Following George Floyd’s murder by a police officer and the ensuing protests in Minneapolis and beyond, celebrity model Chrissy Tiegen tweeted that she was “committed to offering $100,000 for the bail outs of protestors across the country.” When someone trolled her about it, she doubled her commitment to $200,000.
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Intentional arrest has long been a protest tactic, from the 37 suffragettes arrested outside the White House in 1917 to 1963 in Birmingham, Alabama when Martin Luther King, Jr. was arrested and placed in solitary confinement to Seattle’s 1999 WTO protest where 157 arrests were made. Accompanying this tactic is legal support from local chapters of National Lawyers Guild and raising bail funds to help release protestors.
Bail is more or less a symbolic gesture to ensure plaintiffs will appear in court after they have been released. The Eight Amendment of the U.S. Constitution ensures that, “Excessive bail shall not be required, nor excessive fines imposed, nor cruel or unusual punishments inflicted.” In Washington State, the Statute of Court Rule 3.2 outlines release of the accused and that detainees can “move for reconsideration of bail.”
Disparities in setting bail amounts is an often hidden mechanism of the judicial system that keeps marginalized people jailed. In 2018, a working group comprising members from the Seattle Office of Civil Rights, the Seattle City Attorney’s Office, Seattle Municipal Court, and the King County Department of Public Defense formed to develop a bail reform plan with an eye toward addressing racial equity.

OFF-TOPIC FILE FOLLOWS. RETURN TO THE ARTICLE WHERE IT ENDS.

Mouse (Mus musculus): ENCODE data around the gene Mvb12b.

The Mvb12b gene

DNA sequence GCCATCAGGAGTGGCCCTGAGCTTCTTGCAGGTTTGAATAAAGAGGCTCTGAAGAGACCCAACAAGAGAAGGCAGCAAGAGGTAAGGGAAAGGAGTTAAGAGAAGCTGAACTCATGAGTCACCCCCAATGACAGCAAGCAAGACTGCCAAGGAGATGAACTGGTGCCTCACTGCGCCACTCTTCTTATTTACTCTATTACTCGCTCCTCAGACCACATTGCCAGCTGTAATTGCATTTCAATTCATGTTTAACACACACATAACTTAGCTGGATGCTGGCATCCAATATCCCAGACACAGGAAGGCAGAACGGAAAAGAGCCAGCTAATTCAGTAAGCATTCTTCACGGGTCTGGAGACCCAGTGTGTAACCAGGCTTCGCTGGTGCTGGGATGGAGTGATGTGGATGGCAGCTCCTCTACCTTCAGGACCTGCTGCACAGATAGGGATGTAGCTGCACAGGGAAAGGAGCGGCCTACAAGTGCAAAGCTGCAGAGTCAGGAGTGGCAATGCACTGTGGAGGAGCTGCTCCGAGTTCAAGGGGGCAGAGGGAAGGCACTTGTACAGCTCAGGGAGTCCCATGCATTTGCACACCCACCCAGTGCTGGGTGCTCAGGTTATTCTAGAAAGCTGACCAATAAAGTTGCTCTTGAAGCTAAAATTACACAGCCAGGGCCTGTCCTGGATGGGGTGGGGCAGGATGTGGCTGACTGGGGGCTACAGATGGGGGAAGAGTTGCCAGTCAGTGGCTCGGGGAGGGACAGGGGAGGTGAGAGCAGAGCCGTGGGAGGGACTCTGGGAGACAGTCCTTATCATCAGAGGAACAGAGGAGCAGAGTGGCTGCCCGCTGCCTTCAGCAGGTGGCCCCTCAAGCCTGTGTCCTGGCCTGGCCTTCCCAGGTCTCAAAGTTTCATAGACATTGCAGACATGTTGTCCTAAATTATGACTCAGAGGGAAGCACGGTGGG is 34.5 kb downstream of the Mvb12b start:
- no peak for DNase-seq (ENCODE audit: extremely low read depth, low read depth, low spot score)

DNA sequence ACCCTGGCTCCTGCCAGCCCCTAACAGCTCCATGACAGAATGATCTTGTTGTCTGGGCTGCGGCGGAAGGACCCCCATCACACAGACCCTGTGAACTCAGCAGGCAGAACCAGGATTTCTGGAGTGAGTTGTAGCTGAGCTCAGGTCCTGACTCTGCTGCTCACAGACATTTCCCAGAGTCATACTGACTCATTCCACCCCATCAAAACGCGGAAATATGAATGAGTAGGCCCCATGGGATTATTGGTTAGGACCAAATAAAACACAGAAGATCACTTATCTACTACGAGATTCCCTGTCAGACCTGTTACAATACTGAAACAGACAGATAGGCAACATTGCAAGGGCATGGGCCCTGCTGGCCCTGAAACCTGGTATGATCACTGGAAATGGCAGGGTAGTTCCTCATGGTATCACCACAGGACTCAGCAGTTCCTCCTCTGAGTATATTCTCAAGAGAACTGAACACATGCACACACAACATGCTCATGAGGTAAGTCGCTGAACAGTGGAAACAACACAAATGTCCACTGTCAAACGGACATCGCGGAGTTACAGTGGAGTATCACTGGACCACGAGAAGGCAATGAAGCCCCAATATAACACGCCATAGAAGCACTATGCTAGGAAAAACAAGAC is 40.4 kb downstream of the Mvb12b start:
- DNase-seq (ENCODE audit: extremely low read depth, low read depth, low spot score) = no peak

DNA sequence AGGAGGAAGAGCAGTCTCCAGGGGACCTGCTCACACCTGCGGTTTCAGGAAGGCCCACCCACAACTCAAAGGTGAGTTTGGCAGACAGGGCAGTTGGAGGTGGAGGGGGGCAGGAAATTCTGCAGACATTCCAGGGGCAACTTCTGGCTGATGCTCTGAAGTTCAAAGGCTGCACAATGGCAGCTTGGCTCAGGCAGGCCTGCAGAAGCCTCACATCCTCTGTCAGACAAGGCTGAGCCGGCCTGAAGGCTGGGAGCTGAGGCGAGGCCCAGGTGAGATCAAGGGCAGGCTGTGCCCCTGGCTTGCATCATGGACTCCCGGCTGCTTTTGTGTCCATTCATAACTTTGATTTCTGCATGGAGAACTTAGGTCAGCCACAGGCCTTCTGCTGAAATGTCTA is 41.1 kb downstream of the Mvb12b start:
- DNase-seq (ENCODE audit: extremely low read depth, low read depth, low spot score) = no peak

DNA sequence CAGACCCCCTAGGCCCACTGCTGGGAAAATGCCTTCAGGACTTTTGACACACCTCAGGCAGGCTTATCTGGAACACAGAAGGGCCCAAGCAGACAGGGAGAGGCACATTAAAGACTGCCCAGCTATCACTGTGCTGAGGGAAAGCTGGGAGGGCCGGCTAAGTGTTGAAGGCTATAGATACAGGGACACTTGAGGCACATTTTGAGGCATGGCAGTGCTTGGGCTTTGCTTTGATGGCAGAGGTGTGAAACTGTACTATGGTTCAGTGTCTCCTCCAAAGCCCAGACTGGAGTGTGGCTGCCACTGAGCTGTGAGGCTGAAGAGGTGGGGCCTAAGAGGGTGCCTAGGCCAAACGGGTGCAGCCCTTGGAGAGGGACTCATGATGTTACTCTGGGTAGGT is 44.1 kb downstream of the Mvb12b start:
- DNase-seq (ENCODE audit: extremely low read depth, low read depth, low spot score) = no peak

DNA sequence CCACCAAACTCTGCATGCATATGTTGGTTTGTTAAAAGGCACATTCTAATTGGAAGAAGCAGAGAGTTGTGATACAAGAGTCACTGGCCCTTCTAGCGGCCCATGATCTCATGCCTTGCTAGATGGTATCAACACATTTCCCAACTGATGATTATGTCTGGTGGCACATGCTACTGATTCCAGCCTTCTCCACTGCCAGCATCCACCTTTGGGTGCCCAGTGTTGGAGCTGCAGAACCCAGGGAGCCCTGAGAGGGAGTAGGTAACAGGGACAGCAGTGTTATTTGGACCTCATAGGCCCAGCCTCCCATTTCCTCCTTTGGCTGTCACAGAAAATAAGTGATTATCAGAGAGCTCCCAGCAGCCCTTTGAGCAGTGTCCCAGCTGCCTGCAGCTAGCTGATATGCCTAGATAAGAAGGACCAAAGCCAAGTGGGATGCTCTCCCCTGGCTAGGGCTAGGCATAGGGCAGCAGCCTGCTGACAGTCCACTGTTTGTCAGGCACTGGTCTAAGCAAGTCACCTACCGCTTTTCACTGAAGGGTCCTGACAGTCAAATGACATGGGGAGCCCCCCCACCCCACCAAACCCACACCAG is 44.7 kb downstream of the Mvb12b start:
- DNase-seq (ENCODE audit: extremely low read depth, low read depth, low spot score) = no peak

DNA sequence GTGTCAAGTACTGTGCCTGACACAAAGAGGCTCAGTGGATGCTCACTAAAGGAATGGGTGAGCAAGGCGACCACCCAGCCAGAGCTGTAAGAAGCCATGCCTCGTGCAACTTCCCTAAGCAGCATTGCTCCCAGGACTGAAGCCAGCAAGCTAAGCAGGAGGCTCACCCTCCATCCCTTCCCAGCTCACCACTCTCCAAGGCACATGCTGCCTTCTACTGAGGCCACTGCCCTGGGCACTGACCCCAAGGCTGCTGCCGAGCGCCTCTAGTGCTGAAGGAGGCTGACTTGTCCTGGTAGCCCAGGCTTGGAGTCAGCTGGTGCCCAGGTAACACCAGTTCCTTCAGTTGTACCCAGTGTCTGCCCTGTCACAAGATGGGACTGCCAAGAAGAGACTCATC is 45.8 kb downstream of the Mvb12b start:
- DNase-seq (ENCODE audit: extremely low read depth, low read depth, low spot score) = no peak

In Washington State, two organizations are currently raising funds in direct response to recent protests: the Northwest Community Bail Fund (NCBF) and Black Lives Matter Seattle-King County. The Washington Immigrant Solidarity Network also raises bail funds specifically for U.S. ICE detainees.
Depending on the crime, bail can run anywhere from $10 to $10,000. At NCBF, average bail since they began operating a little over three years ago is $1,600. It has increased to $1,800 since the COVID crisis began as low bail bookings like criminal trespass were halted by agreement.
NCBF operates in King and Snohomish County and, in addition to helping post bail for people who would otherwise spend pre-trial time in jail, the organization advocates for bail reform. NCBF has a bail corpus that’s used as a rotating fund — the money goes out then comes back in and every single dollar donated can be used up to three to four times a year.
NCBF Executive Director Becky Errera was in the midst of negotiating bail for someone when I called her.
We’ve been very floored, humbled, and gratified by everyone who has supported us,” she told me. Errera wasn’t able to give me an exact dollar amount of funds raised over the weekend but said they helped at least a dozen people over the weekend.”
Martin Luther King, Jr. almost didn’t submit to arrest because bail funds were depleted. “I don’t know what will happen; I don’t know where the money will come from. But I have to make a faith act,” King told his colleagues.
I asked Errera if more bail funds were needed.
Hard to say – we are still processing what this weekend has done and what that means moving forward.”
As our call ended, she was heading out to post another bail.
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